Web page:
Mr Le Mans: meets Tom Kristensen, nine times winner Car News

The title of his new autobiography says it all: Mr Le Mans, Tom Kristensen. Except that this is not the case, because despite all his record exploits at the 24 Hours of Le Mans, a race he has won nine times in 18 attempts, including six in a row, there has always been a lot more for the Great Dane. than the Big One in France. The best racing driver to never start a grand prix? Probably. But who cares if he never lined up in a Minardi, Tyrrell, or even a decent Williams? It was the loss of Formula 1. Instead, Kristensen chose her own path and built a wonderful career driving a selection of great racing cars in all kinds of fascinating corners of the world. And almost every time he did, he was blazingly fast.

The book, written in collaboration with sports journalist Dan Philipsen, was first published in Denmark in 2018 and is now available in English. To mark this post, Autocar caught up with Kristensen to capture a snapshot of his remarkable career.

Become Japanese

In the mid-1990s, Kristensen joined the crowd of European talent heading east to seek their racing fortune. For Eddie Irvine, Jacques Villeneuve, Mika Salo and many others, the Japanese scene has been a catapult to success in F1 and beyond. Kristensen spent four years there, driving everything from Formula 3 and Formula 3000 single-seaters to Group A sedans and Group C sports cars.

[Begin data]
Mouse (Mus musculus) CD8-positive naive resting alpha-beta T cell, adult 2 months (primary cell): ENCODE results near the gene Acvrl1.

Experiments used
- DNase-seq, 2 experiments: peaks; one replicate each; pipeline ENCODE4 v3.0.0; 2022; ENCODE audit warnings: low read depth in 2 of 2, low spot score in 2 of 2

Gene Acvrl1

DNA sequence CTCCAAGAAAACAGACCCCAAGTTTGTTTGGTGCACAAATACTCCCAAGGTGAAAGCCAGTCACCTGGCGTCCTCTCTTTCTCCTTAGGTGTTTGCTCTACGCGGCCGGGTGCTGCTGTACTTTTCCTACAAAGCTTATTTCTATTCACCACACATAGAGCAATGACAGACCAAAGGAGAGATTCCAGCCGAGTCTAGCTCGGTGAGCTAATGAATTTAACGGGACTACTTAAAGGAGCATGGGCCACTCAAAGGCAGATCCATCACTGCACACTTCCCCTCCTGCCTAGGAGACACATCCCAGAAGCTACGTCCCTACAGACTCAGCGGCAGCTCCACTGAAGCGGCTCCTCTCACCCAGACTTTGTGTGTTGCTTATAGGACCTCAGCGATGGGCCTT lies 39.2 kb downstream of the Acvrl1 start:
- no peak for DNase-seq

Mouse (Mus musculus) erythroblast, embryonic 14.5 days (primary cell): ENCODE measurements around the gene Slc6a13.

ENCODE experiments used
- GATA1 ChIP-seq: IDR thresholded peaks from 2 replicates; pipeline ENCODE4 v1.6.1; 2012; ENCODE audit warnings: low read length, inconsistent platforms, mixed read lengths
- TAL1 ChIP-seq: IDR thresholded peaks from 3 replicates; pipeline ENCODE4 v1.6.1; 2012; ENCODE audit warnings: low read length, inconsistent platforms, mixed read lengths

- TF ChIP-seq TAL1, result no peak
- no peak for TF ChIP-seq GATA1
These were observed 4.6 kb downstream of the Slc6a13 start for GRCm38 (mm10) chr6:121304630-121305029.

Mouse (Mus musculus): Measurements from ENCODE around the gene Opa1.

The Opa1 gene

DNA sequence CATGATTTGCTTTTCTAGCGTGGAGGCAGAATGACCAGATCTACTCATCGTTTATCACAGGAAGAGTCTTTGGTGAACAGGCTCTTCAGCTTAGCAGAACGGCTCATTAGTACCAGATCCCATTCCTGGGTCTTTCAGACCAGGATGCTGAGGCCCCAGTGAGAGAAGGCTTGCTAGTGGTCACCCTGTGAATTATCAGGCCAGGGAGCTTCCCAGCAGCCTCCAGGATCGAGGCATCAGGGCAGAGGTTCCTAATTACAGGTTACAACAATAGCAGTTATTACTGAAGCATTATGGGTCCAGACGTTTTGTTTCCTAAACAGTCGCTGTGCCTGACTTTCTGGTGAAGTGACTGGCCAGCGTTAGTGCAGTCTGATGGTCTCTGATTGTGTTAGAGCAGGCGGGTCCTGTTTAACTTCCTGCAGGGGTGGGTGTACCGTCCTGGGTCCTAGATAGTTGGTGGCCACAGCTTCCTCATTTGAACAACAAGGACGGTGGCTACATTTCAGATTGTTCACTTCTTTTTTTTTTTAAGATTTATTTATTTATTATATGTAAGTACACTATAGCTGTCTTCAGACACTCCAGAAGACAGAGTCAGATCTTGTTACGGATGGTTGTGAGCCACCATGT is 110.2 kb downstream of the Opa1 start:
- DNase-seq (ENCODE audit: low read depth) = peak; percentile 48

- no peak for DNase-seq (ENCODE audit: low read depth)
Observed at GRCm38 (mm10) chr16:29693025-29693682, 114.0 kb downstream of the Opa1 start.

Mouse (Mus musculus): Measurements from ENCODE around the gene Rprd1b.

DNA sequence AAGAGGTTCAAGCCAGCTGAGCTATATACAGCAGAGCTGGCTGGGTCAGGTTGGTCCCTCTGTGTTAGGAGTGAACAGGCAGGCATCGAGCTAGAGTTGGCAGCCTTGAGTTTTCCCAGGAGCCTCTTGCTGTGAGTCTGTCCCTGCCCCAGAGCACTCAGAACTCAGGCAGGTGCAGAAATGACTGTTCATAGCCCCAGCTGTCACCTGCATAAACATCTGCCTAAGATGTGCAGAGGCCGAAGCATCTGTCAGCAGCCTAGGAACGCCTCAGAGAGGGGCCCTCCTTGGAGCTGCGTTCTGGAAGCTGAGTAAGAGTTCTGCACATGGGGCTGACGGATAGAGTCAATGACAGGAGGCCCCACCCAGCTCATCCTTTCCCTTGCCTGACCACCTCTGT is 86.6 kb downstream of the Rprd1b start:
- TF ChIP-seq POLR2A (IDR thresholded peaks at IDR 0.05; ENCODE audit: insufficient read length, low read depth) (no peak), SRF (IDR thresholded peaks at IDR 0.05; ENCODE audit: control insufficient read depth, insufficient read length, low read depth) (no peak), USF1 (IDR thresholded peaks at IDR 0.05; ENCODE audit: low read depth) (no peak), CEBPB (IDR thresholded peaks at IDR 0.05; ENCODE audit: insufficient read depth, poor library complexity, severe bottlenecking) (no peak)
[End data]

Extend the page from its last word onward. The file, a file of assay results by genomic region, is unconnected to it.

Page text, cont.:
“I went to Japan as the German F3 champion, so there were a lot of expectations, and it was difficult,” said Kristensen. “I didn’t come back to Europe between races, I stayed, and that meant I was driving a lot of different cars. After a few weeks, my F3 team, Tom’s, suggested driving in Group A touring cars, in a Nissan Skyline GT-R R32 right-hand drive on Toyo tires. It took a staircase to get into this car: it was four-wheel drive and very heavy, a complete contrast to my small and light F3 – and I loved it. It’s a cult car.

“I also raced in the Toyota TS010 Group C car designed by Tony Southgate. [at Mine, sharing with Irvine and Villeneuve]. It was the most aggressive car I have driven there. It was very fast and incredibly stiff, with a nice, F1-style 3.5-liter V10 engine.

Plans to join Toyota at Le Mans were flawed, delaying its racing debut by four years. “It wasn’t a 24 hour endurance car,” he says. “Everything screamed to the extreme. I can see why they had problems at Le Mans.

Do you remember the first time?

Back in Europe, Kristensen shone in the International F3000, before receiving a fateful call from Ralf Juttner at Joest Racing a few days before the 24 Hours of Le Mans 1997. Joining Ferrari F1 veterans Michele Alboreto and Stefan Johansson, he achieved a breathtaking performance to win a first victory. At Goodwood Speedweek last year, he encountered the Porsche-powered TWR WSC95 for the first time since.

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This notice was published: 2021-04-18 05:01:25